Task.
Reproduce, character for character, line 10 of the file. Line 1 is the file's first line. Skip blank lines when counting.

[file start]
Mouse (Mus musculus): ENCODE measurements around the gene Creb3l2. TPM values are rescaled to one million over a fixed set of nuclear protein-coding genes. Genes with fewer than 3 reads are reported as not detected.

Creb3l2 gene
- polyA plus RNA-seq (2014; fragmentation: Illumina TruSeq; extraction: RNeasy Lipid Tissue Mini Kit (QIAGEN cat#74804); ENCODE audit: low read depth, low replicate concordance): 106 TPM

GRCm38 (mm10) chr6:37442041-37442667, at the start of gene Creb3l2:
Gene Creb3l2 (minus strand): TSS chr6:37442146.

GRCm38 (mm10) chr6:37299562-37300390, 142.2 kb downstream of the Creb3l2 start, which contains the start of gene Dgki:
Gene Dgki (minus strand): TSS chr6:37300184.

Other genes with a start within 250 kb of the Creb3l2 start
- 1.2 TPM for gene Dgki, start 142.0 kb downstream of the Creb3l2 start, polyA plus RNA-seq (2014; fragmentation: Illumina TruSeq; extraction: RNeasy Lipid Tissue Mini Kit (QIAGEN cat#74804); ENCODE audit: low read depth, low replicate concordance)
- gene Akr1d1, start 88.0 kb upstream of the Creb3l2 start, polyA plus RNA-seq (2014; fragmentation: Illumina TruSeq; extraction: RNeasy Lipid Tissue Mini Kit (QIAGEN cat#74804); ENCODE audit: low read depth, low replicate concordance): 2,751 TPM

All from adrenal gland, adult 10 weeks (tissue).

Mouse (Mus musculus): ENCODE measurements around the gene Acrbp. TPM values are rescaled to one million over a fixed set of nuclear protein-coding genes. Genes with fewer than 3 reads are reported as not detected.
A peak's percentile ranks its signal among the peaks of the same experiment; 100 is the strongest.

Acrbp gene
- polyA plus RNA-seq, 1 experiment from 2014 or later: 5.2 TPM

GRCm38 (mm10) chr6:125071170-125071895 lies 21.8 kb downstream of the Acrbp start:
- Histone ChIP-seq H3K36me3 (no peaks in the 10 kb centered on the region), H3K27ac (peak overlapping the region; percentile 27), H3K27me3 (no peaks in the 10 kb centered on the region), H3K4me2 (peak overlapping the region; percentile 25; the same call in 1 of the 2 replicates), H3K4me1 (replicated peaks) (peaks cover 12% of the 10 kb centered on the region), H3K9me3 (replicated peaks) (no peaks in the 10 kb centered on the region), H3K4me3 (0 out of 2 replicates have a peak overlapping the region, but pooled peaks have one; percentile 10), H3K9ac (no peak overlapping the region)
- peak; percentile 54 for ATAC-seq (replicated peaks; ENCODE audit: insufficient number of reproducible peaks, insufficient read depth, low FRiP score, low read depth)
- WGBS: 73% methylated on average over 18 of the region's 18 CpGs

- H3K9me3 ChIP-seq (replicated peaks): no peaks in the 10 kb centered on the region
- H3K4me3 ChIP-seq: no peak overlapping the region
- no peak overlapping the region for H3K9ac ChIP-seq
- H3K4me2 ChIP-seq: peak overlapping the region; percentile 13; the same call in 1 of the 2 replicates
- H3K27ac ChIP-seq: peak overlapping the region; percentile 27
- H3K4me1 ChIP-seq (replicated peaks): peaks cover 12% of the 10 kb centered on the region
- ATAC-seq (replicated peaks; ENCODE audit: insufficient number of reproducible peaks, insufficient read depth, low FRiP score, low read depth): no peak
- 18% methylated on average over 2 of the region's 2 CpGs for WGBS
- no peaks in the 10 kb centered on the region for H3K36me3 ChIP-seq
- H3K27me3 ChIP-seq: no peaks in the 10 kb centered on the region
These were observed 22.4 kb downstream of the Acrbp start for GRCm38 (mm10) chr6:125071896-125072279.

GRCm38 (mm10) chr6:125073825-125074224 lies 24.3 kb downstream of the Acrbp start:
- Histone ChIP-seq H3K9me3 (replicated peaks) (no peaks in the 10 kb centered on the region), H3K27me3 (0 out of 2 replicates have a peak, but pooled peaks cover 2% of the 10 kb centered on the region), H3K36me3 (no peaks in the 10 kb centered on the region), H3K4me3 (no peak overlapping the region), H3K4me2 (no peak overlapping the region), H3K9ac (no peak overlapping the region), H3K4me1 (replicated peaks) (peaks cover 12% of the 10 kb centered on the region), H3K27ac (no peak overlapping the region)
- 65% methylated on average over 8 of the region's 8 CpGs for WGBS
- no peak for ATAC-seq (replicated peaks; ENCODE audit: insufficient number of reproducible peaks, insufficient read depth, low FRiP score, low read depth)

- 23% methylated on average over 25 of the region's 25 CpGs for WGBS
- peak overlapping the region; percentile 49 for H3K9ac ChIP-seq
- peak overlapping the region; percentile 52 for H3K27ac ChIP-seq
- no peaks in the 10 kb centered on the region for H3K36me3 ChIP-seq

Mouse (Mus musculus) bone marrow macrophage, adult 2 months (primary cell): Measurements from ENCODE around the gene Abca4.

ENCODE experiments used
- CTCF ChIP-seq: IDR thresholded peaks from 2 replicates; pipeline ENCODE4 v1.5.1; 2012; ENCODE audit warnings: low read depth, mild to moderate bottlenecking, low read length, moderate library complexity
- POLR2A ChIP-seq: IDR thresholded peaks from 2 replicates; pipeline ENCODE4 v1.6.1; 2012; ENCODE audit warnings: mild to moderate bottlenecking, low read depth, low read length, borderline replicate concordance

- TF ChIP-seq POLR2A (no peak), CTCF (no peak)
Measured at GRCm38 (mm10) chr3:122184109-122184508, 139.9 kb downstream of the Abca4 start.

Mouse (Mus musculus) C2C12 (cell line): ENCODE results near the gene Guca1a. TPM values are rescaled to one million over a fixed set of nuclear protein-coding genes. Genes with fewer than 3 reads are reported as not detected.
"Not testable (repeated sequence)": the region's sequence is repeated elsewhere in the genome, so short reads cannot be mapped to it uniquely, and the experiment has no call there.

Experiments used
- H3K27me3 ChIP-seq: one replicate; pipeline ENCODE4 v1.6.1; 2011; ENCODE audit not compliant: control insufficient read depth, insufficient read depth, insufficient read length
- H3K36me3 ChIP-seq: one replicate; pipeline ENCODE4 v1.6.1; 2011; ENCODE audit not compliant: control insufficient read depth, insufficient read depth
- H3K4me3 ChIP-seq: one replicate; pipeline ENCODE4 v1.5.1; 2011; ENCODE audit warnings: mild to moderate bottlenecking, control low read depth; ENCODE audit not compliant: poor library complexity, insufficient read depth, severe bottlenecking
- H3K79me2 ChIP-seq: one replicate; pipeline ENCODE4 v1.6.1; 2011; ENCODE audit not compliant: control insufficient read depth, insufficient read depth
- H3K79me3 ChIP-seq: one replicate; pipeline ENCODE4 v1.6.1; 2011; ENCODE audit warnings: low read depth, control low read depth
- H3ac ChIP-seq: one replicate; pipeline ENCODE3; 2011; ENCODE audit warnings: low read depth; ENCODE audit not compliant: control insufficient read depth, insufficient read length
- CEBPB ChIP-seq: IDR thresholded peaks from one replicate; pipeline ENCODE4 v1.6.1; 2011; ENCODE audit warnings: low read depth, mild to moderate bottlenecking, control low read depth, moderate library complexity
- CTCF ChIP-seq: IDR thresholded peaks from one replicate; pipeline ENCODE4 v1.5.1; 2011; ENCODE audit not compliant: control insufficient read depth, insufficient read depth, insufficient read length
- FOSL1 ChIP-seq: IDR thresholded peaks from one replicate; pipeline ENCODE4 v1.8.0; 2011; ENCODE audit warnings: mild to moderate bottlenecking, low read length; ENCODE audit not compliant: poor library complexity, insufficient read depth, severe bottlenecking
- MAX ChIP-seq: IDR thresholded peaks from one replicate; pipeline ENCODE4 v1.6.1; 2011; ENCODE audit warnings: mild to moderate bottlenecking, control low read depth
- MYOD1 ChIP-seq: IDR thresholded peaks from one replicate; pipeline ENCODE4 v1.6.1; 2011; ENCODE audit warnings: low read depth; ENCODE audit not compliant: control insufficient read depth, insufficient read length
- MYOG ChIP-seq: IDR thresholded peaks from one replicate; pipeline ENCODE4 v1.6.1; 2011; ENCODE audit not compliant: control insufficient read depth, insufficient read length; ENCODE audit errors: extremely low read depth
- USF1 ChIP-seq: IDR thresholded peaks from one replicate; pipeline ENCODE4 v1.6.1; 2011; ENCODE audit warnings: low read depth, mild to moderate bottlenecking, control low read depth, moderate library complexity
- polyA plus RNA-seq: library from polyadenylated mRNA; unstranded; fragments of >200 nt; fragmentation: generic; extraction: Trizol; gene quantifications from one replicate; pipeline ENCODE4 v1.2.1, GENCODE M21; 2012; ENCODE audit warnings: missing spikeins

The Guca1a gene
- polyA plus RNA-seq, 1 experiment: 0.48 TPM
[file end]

- gene Akr1d1, start 88.0 kb upstream of the Creb3l2 start, polyA plus RNA-seq (2014; fragmentation: Illumina TruSeq; extraction: RNeasy Lipid Tissue Mini Kit (QIAGEN cat#74804); ENCODE audit: low read depth, low replicate concordance): 2,751 TPM